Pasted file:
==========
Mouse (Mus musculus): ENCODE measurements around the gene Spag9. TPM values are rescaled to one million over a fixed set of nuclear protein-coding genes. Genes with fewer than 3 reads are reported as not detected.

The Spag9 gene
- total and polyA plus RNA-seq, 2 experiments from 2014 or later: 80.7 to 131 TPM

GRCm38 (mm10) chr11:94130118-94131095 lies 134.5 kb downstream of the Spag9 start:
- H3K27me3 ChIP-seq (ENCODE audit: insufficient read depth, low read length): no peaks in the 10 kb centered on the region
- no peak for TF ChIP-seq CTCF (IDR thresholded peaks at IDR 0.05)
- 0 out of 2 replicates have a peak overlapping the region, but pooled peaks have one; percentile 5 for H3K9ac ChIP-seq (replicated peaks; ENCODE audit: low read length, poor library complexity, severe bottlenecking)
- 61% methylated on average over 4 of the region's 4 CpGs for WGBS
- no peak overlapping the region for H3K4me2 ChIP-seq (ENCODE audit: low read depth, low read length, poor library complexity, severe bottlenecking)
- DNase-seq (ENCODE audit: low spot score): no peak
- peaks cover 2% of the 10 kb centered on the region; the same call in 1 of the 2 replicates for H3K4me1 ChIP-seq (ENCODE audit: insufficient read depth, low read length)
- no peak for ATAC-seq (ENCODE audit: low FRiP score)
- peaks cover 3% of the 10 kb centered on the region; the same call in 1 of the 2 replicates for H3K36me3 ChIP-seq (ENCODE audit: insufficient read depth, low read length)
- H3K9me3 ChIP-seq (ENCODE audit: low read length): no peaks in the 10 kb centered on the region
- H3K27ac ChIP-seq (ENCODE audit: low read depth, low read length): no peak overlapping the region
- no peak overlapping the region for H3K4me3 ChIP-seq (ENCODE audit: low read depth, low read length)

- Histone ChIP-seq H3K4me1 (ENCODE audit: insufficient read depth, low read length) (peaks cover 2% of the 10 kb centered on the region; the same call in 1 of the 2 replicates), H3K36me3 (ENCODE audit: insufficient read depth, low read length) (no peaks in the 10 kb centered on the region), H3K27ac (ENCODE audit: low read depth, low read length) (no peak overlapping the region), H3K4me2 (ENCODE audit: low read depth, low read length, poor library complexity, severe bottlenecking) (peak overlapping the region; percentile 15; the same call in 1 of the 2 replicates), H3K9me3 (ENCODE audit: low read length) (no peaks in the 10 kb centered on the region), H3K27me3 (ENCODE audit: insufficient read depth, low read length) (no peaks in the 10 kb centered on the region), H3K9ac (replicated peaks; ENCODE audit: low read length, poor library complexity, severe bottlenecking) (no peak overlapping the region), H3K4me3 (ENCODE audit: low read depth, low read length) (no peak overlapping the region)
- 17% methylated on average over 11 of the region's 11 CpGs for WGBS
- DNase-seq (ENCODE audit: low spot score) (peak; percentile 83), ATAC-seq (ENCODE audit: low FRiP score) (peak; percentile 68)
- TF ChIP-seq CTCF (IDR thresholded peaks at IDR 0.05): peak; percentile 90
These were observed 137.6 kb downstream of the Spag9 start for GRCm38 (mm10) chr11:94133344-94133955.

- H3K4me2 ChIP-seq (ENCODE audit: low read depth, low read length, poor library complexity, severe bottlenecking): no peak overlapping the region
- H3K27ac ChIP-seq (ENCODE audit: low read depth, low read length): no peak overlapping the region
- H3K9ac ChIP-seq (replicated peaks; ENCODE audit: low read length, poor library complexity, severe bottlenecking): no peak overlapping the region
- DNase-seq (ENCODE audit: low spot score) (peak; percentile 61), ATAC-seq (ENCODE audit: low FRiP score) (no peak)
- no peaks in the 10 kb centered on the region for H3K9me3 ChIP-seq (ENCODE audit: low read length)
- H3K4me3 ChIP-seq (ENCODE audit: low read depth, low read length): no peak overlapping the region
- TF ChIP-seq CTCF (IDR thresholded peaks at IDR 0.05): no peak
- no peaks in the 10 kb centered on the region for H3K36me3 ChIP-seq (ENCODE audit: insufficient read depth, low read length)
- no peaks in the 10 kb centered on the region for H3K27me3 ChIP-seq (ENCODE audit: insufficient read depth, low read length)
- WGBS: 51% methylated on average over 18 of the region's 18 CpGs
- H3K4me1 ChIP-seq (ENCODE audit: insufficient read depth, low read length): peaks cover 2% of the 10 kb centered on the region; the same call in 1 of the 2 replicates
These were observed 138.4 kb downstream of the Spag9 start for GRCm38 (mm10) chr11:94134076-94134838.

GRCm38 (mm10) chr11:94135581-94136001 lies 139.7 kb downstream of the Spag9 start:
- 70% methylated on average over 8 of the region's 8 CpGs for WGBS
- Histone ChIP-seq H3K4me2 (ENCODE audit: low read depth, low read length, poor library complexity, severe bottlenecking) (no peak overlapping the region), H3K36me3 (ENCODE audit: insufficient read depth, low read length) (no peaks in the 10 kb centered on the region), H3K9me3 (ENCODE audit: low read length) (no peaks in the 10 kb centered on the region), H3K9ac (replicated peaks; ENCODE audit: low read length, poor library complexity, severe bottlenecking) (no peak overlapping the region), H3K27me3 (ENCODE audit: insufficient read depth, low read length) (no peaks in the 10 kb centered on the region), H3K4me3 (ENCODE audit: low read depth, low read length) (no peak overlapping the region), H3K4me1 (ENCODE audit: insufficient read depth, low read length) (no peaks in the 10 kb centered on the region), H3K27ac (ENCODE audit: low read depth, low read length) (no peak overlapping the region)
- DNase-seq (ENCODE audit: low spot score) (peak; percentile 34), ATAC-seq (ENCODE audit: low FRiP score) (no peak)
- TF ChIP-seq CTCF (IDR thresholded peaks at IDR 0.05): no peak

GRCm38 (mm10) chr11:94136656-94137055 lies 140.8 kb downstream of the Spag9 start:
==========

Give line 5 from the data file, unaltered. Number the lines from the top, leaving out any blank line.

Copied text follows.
- H3K27me3 ChIP-seq (ENCODE audit: insufficient read depth, low read length): no peaks in the 10 kb centered on the region